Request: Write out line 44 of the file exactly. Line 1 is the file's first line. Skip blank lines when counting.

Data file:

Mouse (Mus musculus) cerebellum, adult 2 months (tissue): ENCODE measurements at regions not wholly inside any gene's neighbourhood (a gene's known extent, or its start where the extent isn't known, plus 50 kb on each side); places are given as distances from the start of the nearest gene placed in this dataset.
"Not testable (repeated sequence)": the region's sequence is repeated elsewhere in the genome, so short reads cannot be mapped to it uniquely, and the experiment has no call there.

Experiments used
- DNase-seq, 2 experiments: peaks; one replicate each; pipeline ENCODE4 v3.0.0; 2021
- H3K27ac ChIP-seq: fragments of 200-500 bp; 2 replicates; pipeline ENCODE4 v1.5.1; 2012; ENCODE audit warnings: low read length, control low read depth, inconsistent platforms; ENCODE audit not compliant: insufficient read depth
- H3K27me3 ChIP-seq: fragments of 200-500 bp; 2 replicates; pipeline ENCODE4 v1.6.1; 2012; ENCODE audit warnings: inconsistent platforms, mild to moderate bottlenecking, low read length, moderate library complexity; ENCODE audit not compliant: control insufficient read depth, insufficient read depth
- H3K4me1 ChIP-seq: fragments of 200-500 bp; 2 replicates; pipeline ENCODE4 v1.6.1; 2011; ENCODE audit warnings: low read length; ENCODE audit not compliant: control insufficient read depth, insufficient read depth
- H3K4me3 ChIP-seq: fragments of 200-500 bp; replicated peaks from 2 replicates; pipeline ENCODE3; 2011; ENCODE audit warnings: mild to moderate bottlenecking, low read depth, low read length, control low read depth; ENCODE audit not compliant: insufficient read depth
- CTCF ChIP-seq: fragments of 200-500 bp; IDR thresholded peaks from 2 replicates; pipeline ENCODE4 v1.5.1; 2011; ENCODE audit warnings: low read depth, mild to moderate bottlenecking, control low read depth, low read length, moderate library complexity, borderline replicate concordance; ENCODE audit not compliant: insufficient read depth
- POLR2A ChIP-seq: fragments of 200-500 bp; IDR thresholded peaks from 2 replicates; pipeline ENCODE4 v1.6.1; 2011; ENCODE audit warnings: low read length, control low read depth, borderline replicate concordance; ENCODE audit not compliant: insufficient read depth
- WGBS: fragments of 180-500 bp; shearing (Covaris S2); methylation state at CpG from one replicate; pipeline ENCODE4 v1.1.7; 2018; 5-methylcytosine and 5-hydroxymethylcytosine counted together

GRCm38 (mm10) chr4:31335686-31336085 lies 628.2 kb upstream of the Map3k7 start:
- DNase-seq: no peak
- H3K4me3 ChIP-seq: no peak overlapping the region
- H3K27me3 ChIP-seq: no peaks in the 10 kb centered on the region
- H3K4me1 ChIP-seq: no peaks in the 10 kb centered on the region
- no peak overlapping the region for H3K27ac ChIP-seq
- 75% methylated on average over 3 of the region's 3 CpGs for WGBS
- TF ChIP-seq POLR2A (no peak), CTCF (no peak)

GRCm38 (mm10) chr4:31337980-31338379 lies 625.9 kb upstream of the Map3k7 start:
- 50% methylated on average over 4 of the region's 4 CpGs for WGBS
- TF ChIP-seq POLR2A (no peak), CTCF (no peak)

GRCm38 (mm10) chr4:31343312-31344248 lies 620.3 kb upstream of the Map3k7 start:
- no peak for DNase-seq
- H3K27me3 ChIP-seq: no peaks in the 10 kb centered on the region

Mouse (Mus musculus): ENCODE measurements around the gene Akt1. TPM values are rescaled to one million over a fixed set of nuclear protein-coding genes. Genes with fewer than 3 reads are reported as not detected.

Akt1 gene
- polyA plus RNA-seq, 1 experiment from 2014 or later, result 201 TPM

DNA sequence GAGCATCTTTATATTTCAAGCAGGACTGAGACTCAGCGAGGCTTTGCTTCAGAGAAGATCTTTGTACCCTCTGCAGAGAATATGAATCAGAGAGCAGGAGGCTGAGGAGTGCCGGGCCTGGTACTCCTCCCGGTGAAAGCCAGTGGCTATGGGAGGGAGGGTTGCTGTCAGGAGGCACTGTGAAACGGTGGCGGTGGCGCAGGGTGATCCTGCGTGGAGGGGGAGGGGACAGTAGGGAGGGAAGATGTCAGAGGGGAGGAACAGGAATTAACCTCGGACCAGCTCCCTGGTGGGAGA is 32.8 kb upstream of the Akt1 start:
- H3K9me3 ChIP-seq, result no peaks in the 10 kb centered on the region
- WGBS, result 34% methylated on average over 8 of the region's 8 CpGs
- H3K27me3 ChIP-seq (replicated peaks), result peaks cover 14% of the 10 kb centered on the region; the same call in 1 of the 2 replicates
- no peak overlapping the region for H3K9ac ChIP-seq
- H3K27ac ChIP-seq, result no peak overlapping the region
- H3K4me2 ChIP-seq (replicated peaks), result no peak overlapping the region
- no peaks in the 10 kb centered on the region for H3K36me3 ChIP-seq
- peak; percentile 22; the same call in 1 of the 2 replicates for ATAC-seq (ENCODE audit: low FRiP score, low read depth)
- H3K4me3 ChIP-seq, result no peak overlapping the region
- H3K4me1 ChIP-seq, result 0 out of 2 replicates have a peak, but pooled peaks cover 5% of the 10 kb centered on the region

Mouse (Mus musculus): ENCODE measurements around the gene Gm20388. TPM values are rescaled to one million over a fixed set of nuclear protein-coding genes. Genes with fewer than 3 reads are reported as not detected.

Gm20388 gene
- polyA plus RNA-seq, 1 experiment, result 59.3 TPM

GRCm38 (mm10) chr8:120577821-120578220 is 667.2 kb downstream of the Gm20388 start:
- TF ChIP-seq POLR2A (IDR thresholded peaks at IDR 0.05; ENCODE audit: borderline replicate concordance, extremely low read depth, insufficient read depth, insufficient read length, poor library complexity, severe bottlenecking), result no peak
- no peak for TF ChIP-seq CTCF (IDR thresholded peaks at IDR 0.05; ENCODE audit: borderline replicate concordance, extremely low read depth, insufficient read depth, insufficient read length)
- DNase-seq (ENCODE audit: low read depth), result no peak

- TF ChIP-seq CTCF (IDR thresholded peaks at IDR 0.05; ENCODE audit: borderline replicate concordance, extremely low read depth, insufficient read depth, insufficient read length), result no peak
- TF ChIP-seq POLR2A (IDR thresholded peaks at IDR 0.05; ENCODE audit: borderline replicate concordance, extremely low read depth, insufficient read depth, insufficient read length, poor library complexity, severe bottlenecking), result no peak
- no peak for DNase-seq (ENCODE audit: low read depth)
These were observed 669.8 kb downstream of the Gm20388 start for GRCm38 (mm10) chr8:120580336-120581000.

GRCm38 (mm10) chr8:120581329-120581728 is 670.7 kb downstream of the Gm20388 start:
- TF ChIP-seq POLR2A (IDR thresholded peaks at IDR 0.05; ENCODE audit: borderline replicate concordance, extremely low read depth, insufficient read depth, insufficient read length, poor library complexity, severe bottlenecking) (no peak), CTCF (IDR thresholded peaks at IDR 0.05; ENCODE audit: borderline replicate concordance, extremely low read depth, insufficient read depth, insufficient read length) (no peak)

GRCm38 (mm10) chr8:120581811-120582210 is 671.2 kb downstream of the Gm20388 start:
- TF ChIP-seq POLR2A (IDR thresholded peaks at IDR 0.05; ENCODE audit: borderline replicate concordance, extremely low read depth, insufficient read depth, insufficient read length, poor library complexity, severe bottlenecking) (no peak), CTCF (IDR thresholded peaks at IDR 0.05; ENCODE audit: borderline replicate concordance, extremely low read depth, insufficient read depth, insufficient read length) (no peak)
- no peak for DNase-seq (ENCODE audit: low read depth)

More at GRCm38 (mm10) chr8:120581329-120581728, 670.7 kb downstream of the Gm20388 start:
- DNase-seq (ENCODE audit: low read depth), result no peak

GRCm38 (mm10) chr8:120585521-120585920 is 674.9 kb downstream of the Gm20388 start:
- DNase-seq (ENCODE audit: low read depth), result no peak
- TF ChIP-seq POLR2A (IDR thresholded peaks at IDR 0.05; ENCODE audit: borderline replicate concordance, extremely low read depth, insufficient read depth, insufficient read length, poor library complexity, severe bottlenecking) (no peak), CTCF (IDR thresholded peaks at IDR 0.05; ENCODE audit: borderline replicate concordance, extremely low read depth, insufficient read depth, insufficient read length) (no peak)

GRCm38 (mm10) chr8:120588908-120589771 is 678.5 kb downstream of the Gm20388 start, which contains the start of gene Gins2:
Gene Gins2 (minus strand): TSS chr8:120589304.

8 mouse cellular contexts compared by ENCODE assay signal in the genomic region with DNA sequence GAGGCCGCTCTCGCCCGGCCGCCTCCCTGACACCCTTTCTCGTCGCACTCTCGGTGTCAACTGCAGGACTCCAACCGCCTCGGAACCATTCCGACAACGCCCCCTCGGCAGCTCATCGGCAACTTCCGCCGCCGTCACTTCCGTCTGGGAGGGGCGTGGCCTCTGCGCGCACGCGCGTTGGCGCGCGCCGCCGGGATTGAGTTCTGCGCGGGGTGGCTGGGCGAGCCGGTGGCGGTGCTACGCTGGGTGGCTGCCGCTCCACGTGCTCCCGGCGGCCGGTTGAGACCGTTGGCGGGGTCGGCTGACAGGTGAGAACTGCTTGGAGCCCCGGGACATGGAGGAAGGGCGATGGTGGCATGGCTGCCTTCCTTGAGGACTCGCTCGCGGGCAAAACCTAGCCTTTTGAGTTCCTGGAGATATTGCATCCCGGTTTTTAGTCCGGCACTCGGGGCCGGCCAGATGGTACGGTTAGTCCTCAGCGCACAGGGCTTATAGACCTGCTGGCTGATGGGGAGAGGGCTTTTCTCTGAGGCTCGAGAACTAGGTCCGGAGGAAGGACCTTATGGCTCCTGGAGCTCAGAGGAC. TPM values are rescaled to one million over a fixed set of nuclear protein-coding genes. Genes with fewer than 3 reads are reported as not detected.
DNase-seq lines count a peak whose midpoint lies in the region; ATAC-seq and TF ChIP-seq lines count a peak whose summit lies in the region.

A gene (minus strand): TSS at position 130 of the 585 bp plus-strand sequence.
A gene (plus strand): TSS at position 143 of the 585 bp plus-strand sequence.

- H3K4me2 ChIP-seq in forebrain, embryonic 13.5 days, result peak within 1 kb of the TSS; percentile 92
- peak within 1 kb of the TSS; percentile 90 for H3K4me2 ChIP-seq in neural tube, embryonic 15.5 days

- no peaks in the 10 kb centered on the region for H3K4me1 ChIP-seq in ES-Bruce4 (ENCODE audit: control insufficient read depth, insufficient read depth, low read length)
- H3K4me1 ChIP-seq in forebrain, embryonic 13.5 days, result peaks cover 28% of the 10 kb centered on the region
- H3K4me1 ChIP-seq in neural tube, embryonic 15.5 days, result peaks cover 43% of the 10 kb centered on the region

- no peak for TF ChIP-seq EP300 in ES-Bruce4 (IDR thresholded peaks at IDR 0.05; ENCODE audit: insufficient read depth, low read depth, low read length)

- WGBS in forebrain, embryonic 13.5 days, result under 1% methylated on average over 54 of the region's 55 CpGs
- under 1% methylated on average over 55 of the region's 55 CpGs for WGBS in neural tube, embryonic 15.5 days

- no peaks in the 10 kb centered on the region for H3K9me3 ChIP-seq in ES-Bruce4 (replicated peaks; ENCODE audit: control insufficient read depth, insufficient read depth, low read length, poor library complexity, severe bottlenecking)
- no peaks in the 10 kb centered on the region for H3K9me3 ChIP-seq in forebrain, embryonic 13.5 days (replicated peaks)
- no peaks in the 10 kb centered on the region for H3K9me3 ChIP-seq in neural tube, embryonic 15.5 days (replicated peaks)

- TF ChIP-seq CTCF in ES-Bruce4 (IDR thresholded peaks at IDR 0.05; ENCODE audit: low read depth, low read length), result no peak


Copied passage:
- TF ChIP-seq POLR2A (IDR thresholded peaks at IDR 0.05; ENCODE audit: borderline replicate concordance, extremely low read depth, insufficient read depth, insufficient read length, poor library complexity, severe bottlenecking), result no peak